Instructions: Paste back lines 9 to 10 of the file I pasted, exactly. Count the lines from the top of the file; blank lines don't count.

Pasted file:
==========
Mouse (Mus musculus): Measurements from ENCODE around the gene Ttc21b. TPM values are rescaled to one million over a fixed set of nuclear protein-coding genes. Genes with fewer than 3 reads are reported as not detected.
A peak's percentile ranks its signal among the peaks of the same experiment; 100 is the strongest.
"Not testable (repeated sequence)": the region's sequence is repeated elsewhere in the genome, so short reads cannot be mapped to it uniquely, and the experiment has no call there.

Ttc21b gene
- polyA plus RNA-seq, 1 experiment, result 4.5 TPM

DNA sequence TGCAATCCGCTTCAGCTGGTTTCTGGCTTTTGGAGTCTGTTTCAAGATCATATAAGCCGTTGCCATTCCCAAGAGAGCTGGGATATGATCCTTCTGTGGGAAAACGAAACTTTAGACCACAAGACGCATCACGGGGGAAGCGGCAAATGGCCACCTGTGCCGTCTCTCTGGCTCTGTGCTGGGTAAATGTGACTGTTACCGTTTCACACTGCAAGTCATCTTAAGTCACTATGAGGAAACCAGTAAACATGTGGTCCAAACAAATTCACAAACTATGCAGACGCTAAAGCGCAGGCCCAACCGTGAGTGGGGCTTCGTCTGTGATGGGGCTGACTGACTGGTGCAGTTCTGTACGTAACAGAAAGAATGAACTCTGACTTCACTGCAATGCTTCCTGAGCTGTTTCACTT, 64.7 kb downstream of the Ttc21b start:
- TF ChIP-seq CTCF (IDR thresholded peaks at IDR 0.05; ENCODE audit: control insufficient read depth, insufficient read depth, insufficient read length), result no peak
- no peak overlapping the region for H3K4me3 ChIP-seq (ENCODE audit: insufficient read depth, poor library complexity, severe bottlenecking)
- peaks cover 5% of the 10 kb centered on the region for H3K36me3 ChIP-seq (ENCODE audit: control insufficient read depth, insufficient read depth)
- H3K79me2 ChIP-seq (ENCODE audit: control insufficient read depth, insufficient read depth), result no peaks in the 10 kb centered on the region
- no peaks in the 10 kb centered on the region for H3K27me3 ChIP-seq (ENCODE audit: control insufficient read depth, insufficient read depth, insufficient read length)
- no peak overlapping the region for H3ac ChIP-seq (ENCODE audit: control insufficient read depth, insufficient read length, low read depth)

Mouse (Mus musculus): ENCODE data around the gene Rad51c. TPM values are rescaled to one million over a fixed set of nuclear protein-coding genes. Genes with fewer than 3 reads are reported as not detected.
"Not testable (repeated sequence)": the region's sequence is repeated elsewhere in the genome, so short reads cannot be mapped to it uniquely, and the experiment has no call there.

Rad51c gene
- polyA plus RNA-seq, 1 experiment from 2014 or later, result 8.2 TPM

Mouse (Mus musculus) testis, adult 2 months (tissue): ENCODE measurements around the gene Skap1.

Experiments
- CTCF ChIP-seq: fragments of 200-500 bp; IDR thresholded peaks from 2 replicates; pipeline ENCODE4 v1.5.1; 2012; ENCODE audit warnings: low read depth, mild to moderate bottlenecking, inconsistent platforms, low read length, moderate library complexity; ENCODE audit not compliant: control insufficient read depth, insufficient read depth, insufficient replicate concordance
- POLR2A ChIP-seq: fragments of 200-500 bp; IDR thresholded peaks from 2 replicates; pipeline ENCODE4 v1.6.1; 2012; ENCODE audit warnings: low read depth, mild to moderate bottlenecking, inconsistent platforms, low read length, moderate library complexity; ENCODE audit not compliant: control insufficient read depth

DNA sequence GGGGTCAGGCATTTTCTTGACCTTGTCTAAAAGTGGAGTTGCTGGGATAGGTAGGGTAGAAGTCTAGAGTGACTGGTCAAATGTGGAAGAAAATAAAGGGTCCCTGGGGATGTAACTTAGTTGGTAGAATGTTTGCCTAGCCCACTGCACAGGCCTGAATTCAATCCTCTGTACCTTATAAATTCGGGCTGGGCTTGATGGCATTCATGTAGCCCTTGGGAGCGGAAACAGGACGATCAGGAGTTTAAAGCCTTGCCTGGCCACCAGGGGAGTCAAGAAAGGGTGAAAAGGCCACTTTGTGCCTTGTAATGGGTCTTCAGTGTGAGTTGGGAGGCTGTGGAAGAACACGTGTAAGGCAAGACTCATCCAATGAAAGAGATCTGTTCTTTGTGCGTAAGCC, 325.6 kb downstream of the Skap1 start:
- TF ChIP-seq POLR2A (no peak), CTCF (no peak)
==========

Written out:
- peaks cover 5% of the 10 kb centered on the region for H3K36me3 ChIP-seq (ENCODE audit: control insufficient read depth, insufficient read depth)
- H3K79me2 ChIP-seq (ENCODE audit: control insufficient read depth, insufficient read depth), result no peaks in the 10 kb centered on the region